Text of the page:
This week I received an email brochure offering for sale a beautiful Cessna Citation Jet. Of course I am not now nor will I ever be in the market for a jet, but they are fun to look at. The brochure showed a gorgeous 1999 model and the asking price was just a fraction of what it sold for originally. In fact, this beautiful jet could be picked up for less than the cost of many single engine piston airplanes.
I showed the brochure to Launa and jokingly asked if she was ready to move up to a jet. She was in disbelief at the low price and wondered what the reason might be. I explained to her what all pilots and plane owners know about planes, and jets in particular, especially 18-year-old ones. It isn’t about the cost to buy, it’s about the cost to own. As jets age, the cost to maintain them grows dramatically until the point where it simply is more cost effective to buy a new one. Airplane magazines are riddled with beautiful older jets that are basically being given away because the owners can no longer justify the maintenance costs. An unsuspecting owner who is taken in by the cheap price tag may be in for a very expensive surprise.
I recently worked with a client who had purchased an investment years ago from an advisor who made a point of emphasizing the low acquisition cost. Unfortunately, the ongoing high cost of ownership had been a serious drag on performance. This individual had failed to account for, or not been properly advised on, these high long term costs.
Investments have costs associated with them. Sometimes these costs come in the form of upfront commissions and sometimes they are charged by the advisor as annual management fees. Many wonder which method of paying for services is better for the client. With each situation I encourage people to consider the overall cost of ownership, and the expectations of the advisor involvement. If an investment is long term and requires little management, an upfront commission may be the most cost effective option. If you are going to want ongoing management and advice, it may be better to consider a fee-based structure that encourages an active relationship with your advisor.
Far too many investors have made the mistake of trying to save a few bucks up front in exchange for getting themselves into a situation with higher ongoing costs. Like the beautiful Cessna Citation in the brochure, the initial price seems very attractive, but failing to take into account the long term high operating costs could doom an unsuspecting buyer. In airplanes and investing, we must always consider not only the cost to buy, but maybe the even more important issue, the long term cost to own.
A great mentor taught me, “Be careful of your environment because humans adapt to survive.” This lesson was driven home years ago on a family vacation. When we arrived at our destination we realized the motel we had booked was far less than hoped for, a true roach motel you might say. My first response was to find another location, but due to the circumstances, no other options existed. I remember that creepy first night avoiding touching anything and walking around only with my shoes on.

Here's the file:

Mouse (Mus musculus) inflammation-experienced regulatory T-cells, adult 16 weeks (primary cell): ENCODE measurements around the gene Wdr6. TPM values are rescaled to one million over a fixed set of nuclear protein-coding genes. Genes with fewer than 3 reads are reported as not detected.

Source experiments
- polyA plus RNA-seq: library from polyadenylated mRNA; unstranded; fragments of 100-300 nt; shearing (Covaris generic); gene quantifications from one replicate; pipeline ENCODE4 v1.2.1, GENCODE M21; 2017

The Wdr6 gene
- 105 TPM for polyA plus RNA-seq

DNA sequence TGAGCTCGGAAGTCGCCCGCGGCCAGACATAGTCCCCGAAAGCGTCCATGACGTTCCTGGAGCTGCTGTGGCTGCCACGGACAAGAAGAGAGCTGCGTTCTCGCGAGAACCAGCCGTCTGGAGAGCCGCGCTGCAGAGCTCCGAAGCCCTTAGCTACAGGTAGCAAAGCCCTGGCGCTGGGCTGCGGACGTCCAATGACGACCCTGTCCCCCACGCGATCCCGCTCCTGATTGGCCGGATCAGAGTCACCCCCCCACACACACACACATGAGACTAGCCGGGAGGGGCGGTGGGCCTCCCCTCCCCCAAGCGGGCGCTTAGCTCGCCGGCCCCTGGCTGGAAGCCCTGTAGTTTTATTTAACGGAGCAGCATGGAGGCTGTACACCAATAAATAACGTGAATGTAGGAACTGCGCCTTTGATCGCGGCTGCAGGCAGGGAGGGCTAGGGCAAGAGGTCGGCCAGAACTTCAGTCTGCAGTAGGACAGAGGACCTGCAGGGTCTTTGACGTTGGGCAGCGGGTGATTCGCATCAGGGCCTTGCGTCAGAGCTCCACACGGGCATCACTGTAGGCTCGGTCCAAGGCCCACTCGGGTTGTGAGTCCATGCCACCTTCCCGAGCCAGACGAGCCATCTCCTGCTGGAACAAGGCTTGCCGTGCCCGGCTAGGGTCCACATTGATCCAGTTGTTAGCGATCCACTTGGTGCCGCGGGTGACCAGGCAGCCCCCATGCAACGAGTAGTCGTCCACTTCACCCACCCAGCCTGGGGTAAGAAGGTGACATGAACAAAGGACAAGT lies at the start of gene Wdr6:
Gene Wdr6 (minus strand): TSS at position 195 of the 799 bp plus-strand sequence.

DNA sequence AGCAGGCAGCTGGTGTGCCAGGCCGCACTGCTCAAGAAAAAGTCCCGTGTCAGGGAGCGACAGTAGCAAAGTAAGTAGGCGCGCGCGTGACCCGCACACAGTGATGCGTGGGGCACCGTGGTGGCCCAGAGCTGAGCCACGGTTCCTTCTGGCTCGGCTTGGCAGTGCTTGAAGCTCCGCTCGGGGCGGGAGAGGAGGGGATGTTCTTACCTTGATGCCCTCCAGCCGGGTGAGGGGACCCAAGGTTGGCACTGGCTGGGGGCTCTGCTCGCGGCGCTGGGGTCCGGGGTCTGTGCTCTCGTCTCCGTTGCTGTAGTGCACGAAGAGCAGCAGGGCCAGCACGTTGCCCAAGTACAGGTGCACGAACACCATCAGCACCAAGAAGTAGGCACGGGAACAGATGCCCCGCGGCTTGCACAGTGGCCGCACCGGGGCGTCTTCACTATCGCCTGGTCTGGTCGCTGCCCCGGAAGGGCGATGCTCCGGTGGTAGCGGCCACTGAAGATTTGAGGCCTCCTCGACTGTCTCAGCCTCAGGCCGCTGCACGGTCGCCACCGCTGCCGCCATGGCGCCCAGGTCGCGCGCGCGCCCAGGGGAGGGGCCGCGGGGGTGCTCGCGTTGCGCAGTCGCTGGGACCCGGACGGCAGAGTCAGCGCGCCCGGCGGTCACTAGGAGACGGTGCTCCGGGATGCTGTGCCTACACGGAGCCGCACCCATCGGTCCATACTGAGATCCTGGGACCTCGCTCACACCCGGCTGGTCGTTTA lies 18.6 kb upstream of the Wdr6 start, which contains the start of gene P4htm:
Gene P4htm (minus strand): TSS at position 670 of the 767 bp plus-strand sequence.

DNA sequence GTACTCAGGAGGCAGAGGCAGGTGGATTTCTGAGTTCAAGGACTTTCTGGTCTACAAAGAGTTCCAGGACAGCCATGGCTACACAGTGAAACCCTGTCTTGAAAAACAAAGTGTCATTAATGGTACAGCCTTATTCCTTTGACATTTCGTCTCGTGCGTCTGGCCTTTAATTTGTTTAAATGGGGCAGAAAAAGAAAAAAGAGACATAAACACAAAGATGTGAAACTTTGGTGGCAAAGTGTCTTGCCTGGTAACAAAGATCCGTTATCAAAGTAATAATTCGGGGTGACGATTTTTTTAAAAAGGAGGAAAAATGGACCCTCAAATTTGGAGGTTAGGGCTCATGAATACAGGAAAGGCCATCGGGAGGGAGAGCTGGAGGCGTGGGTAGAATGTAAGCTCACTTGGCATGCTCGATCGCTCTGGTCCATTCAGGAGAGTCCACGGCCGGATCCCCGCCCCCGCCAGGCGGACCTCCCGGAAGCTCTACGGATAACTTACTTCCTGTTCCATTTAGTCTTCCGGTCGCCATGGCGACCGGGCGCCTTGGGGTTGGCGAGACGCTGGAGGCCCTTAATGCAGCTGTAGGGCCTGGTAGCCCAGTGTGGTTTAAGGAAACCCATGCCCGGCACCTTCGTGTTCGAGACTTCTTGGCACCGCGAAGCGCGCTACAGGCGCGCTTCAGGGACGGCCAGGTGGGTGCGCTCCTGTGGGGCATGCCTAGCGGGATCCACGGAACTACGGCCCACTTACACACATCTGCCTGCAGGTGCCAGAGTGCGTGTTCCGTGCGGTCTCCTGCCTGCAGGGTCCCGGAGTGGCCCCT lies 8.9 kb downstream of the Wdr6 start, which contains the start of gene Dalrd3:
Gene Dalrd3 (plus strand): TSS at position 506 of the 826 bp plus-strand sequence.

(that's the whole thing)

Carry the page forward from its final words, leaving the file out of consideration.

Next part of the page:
The next morning, I couldn’t wait to get outside and begin our visits to the tourist sites in the area. As it turned out, the vacation ended up being quite a memorable trip. Oddly though, despite our wonderful activities, what still stands out most in my mind was the moment I was getting ready for bed on the last night. I stood at the sink brushing my teeth, in my bare feet, completely oblivious to all the horrible thoughts I had about that motel just a few days earlier. The cracks, the stains, the smells, even the bugs, had disappeared to me. All of my disgust just a couple days prior for this “roach motel” had been forgotten as I had truly “adapted” to my environment.
I discussed this experience with Launa many times since. I have used it in parenting moments with my kids, teaching them to avoid unsavory people, or improper situations, lest they quickly adapt and begin to accept the once unacceptable.
The ability to adapt allows humans to make the best of their situation and survive. It is a valuable trait, but one that also presents danger. How many have gone down a dark path in life, slowly accepting and then embracing what was once unthinkable? The same trait has cost the fortunes of many investors. Years ago a lady who had been a victim of investment fraud said to me, “I don’t know how I allowed this to happen. It should have been so obvious.”
She had gotten involved in an investment that she felt uncomfortable with from the start, but she allowed herself to justify investing a mere $5,000. As time passed she quickly adapted to her new financial surroundings, becoming more comfortable with individuals and situations that once caused her concern. Uneasy feelings faded into acceptance of the new norm. As she adapted, her small investment grew to include her entire portfolio, nearly a million dollars. She had allowed herself to spend a few nights in that financial roach motel, to which she quickly adapted. In the end, she lost everything.
Like a bad motel, bad investments are often most apparent when we first confront them. If you find yourself in such a situation, the best and easiest time to get out is right now. If you stick around for just a bit, you may one day find yourself living in your own financial roach motel, and feeling eerily comfortable with it.
Hi, I'm Dan. I'm a CFP® Professional.
Securities and advisory services offered through Commonwealth Financial Network®.
Member www.finra.org / www.sipc.org , a Registered Investment Advisor. Wyson Financial, 375 E Riverside Dr, St. George, UT 84790
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